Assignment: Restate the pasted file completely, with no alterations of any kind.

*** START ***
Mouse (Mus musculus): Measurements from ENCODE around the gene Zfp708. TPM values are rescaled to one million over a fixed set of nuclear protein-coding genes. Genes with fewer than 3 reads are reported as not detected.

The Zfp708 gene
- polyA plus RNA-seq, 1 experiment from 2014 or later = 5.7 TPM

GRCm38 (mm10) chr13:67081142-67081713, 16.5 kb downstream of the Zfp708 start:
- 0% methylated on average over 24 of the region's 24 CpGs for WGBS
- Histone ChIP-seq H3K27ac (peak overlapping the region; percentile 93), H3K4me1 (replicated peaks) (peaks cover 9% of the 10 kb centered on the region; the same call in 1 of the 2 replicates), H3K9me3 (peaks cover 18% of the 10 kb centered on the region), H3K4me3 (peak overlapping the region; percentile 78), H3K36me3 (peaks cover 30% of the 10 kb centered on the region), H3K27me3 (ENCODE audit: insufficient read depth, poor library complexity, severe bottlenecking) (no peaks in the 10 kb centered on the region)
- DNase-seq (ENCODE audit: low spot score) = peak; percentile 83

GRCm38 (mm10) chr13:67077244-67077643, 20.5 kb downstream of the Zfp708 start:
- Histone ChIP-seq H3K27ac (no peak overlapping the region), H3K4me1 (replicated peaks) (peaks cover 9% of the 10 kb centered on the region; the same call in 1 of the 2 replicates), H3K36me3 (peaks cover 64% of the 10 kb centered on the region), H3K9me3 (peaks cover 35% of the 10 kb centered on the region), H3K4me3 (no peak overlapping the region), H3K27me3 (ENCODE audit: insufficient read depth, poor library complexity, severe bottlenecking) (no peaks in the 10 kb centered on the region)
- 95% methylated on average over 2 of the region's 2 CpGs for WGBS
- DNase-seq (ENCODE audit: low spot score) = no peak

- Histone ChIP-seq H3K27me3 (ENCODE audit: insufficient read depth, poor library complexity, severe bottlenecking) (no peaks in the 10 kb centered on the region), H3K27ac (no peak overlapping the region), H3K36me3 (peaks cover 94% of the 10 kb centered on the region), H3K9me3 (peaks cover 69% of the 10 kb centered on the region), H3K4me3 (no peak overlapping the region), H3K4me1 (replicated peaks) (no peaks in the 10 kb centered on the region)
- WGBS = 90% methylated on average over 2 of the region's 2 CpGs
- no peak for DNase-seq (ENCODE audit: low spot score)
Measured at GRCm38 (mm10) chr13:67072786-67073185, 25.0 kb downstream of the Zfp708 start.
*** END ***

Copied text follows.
Mouse (Mus musculus): Measurements from ENCODE around the gene Zfp708. TPM values are rescaled to one million over a fixed set of nuclear protein-coding genes. Genes with fewer than 3 reads are reported as not detected.

The Zfp708 gene
- polyA plus RNA-seq, 1 experiment from 2014 or later = 5.7 TPM

GRCm38 (mm10) chr13:67081142-67081713, 16.5 kb downstream of the Zfp708 start:
- 0% methylated on average over 24 of the region's 24 CpGs for WGBS
- Histone ChIP-seq H3K27ac (peak overlapping the region; percentile 93), H3K4me1 (replicated peaks) (peaks cover 9% of the 10 kb centered on the region; the same call in 1 of the 2 replicates), H3K9me3 (peaks cover 18% of the 10 kb centered on the region), H3K4me3 (peak overlapping the region; percentile 78), H3K36me3 (peaks cover 30% of the 10 kb centered on the region), H3K27me3 (ENCODE audit: insufficient read depth, poor library complexity, severe bottlenecking) (no peaks in the 10 kb centered on the region)
- DNase-seq (ENCODE audit: low spot score) = peak; percentile 83

GRCm38 (mm10) chr13:67077244-67077643, 20.5 kb downstream of the Zfp708 start:
- Histone ChIP-seq H3K27ac (no peak overlapping the region), H3K4me1 (replicated peaks) (peaks cover 9% of the 10 kb centered on the region; the same call in 1 of the 2 replicates), H3K36me3 (peaks cover 64% of the 10 kb centered on the region), H3K9me3 (peaks cover 35% of the 10 kb centered on the region), H3K4me3 (no peak overlapping the region), H3K27me3 (ENCODE audit: insufficient read depth, poor library complexity, severe bottlenecking) (no peaks in the 10 kb centered on the region)
- 95% methylated on average over 2 of the region's 2 CpGs for WGBS
- DNase-seq (ENCODE audit: low spot score) = no peak

- Histone ChIP-seq H3K27me3 (ENCODE audit: insufficient read depth, poor library complexity, severe bottlenecking) (no peaks in the 10 kb centered on the region), H3K27ac (no peak overlapping the region), H3K36me3 (peaks cover 94% of the 10 kb centered on the region), H3K9me3 (peaks cover 69% of the 10 kb centered on the region), H3K4me3 (no peak overlapping the region), H3K4me1 (replicated peaks) (no peaks in the 10 kb centered on the region)
- WGBS = 90% methylated on average over 2 of the region's 2 CpGs
- no peak for DNase-seq (ENCODE audit: low spot score)
Measured at GRCm38 (mm10) chr13:67072786-67073185, 25.0 kb downstream of the Zfp708 start.